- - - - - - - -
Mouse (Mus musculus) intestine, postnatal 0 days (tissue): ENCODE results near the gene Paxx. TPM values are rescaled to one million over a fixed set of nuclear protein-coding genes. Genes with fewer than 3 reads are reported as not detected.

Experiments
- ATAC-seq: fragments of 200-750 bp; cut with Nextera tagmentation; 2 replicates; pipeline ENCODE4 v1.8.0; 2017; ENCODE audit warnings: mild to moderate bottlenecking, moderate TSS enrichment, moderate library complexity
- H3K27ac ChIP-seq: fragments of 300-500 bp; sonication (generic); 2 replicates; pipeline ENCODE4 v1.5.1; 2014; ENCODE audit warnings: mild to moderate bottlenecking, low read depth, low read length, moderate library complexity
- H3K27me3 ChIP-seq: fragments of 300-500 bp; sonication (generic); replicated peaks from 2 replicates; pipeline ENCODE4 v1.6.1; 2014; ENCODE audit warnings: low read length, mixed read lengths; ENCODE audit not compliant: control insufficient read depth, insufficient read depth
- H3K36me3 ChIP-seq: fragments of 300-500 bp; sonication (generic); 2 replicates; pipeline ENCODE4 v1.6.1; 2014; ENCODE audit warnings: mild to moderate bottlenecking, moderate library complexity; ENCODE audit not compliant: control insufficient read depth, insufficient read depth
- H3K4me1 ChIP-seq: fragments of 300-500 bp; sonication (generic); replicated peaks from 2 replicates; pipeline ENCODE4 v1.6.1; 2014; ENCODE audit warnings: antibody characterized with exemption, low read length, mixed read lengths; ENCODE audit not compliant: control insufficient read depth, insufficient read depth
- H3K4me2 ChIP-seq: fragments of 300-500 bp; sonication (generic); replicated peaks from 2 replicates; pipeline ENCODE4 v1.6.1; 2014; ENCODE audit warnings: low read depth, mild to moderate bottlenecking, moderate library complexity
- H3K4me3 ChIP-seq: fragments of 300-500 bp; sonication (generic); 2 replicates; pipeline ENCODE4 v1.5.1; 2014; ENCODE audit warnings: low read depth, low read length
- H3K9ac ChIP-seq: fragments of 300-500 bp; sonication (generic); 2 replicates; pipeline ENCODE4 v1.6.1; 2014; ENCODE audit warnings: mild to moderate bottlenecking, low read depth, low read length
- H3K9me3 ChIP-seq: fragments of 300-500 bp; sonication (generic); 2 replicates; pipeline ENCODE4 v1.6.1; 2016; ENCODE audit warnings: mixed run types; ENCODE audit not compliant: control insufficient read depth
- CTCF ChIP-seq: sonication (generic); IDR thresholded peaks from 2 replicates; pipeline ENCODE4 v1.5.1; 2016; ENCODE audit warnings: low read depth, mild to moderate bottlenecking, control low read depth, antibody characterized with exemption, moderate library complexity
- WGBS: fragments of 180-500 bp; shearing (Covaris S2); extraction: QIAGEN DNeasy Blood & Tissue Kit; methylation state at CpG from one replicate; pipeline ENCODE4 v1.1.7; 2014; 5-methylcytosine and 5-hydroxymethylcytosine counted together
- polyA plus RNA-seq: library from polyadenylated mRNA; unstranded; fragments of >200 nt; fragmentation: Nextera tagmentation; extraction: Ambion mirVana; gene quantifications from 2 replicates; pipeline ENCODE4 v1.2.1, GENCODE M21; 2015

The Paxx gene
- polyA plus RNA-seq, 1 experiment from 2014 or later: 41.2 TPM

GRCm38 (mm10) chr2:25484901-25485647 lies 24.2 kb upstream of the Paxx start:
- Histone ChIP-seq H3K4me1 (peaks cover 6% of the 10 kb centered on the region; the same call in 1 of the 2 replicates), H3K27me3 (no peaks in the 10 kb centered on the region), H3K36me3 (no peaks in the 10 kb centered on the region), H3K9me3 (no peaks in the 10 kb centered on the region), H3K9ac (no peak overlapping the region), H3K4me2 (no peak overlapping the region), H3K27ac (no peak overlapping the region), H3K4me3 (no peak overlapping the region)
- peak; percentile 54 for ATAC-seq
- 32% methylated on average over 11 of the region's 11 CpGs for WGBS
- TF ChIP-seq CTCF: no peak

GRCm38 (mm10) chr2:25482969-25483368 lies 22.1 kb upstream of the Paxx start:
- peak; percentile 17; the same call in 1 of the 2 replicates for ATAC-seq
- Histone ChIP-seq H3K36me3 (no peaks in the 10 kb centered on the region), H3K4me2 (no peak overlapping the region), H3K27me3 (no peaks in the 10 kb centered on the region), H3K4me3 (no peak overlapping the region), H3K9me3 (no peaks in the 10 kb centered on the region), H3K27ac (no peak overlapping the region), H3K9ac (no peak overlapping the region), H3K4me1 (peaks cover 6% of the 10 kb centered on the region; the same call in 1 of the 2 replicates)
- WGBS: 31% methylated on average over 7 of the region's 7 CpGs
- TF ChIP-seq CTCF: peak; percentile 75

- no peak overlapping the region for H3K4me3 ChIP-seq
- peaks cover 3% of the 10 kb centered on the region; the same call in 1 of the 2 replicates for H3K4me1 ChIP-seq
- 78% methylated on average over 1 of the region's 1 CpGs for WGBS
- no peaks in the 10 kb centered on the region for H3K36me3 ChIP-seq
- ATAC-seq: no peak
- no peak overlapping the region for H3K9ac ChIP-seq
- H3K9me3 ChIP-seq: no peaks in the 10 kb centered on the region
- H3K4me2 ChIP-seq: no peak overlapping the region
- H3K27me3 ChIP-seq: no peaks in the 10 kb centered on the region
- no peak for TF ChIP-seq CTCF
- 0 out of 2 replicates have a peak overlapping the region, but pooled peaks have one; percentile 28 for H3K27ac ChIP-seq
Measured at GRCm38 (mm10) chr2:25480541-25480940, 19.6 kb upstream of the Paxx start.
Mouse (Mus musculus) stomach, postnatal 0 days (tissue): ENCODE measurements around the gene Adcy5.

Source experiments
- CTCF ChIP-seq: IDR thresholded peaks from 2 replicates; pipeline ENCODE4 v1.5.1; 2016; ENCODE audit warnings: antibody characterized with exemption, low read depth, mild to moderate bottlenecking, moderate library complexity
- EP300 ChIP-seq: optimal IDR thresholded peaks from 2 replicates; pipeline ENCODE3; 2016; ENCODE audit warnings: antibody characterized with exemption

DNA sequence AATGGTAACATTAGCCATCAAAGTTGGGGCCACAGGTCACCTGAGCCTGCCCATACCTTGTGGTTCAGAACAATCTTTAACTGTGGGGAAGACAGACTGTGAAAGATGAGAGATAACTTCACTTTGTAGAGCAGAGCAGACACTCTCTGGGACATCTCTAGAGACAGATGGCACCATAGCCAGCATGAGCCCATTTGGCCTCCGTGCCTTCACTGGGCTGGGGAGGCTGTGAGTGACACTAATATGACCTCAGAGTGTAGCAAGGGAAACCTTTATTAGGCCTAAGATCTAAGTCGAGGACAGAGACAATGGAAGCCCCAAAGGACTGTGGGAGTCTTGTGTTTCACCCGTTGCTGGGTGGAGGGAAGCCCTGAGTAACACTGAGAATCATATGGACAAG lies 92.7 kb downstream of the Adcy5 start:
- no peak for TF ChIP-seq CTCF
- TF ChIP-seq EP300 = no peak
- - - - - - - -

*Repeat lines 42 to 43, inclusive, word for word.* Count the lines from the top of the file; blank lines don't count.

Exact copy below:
- EP300 ChIP-seq: optimal IDR thresholded peaks from 2 replicates; pipeline ENCODE3; 2016; ENCODE audit warnings: antibody characterized with exemption

DNA sequence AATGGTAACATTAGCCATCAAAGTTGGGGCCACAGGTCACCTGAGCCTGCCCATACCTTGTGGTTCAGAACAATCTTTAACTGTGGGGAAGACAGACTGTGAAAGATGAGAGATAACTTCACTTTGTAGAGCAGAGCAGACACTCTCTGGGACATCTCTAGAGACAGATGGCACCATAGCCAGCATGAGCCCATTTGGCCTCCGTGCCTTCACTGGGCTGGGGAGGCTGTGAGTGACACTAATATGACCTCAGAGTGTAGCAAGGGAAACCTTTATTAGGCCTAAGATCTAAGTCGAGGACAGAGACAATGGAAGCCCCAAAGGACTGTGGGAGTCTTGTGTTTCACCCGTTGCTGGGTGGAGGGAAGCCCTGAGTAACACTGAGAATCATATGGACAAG lies 92.7 kb downstream of the Adcy5 start: